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Will the estimates and odds ratios change for an independent variable if it is by itself vs if there are other independent variables? I would think that it would change since thinking of it as an equation $y=x$ (one variable) is different than $y=x+z+q$ (3 variables).

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    $\begingroup$ Yes, it would. You can verify yourself with any example. $\endgroup$ – Gregor May 8 '17 at 22:26
  • $\begingroup$ It'd most likely be different due to other variables. $\endgroup$ – SmallChess May 9 '17 at 2:08
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    $\begingroup$ Yes, it will change because more of the variation in the dependent variable y is now being attributed to x. $\endgroup$ – Michael Grogan May 9 '17 at 2:46
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The estimate of the effect of $x$ will certainly change if $z$ or $q$ (or both) have an effect on $y$ net of $x$. It will change even if $z$ and $q$ are orthogonal to $x$ as long as $z$ and $q$ explain any portion of $y$. This happens because adding new variables changes the scale in which the entire model is expressed. The logistic model given by:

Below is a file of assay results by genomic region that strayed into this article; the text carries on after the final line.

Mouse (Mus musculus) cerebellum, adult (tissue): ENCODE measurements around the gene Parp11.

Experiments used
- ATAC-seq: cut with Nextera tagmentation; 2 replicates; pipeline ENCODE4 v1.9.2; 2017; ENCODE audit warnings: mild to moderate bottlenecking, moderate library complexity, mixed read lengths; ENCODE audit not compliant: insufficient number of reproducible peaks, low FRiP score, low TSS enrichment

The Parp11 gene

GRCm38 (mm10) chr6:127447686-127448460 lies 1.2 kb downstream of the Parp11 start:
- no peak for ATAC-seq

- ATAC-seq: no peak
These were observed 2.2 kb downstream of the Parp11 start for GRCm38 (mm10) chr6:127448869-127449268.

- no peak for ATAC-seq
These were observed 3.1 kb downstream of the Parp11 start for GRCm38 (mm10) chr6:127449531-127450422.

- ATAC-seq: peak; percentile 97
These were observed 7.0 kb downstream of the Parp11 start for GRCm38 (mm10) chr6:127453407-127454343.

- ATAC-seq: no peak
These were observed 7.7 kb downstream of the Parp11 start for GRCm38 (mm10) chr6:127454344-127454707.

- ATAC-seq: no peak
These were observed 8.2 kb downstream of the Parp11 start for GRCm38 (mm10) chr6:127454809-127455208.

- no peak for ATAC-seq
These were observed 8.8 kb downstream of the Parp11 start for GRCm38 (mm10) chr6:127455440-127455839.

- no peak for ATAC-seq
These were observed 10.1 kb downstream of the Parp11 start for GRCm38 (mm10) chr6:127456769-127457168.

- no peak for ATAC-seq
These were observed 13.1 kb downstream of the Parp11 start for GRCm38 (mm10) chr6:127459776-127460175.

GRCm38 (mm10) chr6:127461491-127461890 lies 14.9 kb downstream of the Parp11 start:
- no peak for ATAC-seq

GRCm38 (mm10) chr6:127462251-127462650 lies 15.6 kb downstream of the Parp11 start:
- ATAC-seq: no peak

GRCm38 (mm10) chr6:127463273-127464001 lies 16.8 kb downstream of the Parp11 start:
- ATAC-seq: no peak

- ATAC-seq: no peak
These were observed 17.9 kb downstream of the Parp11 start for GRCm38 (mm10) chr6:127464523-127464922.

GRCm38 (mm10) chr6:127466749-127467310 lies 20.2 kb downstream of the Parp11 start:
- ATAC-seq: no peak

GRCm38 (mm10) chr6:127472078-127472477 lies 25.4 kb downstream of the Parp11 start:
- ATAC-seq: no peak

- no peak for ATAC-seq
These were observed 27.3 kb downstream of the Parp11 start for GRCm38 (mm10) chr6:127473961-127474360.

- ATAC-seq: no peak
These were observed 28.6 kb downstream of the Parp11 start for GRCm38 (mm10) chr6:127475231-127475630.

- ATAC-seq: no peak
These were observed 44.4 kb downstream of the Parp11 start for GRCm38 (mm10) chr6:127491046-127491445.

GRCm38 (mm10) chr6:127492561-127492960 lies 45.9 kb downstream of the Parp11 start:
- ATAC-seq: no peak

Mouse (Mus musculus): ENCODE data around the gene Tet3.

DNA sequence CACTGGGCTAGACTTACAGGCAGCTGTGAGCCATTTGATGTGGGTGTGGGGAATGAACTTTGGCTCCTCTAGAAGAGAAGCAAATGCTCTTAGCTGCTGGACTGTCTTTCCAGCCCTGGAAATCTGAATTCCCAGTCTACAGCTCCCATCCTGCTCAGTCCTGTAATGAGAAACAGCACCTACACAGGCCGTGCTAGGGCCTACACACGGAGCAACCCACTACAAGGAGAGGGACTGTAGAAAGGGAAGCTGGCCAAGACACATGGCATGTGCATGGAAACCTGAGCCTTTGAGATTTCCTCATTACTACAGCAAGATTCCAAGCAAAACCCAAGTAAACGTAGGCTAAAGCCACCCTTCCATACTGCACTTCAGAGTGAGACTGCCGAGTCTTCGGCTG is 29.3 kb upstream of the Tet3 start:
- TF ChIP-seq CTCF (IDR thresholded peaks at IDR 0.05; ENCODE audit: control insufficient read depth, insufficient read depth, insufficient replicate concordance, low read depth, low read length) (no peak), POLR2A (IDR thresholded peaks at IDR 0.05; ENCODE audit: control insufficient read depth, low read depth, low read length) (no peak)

(1)$$ \ln\bigg(\frac{1}{1-p_i}\bigg) = \beta_{0} + \beta_{1}x_{1i} $$

Is expressed in the latent variable formulation as:

(2)$$ y^* =\alpha_{0} + \alpha_{1}x_{1i} + \sigma \varepsilon $$

The total variance in the model is made of explained (modelled) and unexplained (residual/errors) variance. The logistic model forces the errors to have a fixed variance of 3.29 (and a logistical distribution). Hence, any changes in the amount of explained variance will force the total variance of $y*$ to change, causing its scale to change because the variance of the errors is fixed and cannot change. This affects the size of the coefficients because they now explain change in $y*$ in a different scale. The scaling factor is given by $\sigma$ in (2). The alphas in (2) are related to the betas in (1) by:

(3)$$ \beta_{j} = \frac{\alpha_{j}}{\sigma}\;\;j=1,...,J. $$

Adding more covariates that explain any portion of $y$ will reduce the amount of unexplained heterogeneity and will consequentially change the other coefficients in the model. You can refer to my answer here or to the following literature:

References

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  • $\begingroup$ Thanks for your information! Does that mean the more independent variables you include the better your model will be, thus, the better your output would be even if it changes some of the odds ratios a bit? $\endgroup$ – Mike May 25 '17 at 19:12
  • $\begingroup$ Not necessarily. Usually it is better to have more of the relevant variables, but there are cases in which controlling for a variable will lead to biased estimates of other coefficients. One example of these is what is called collider effects in some fields, and is probably a matter for a different question here in this site (if there is not any already). $\endgroup$ – Kenji May 26 '17 at 21:11

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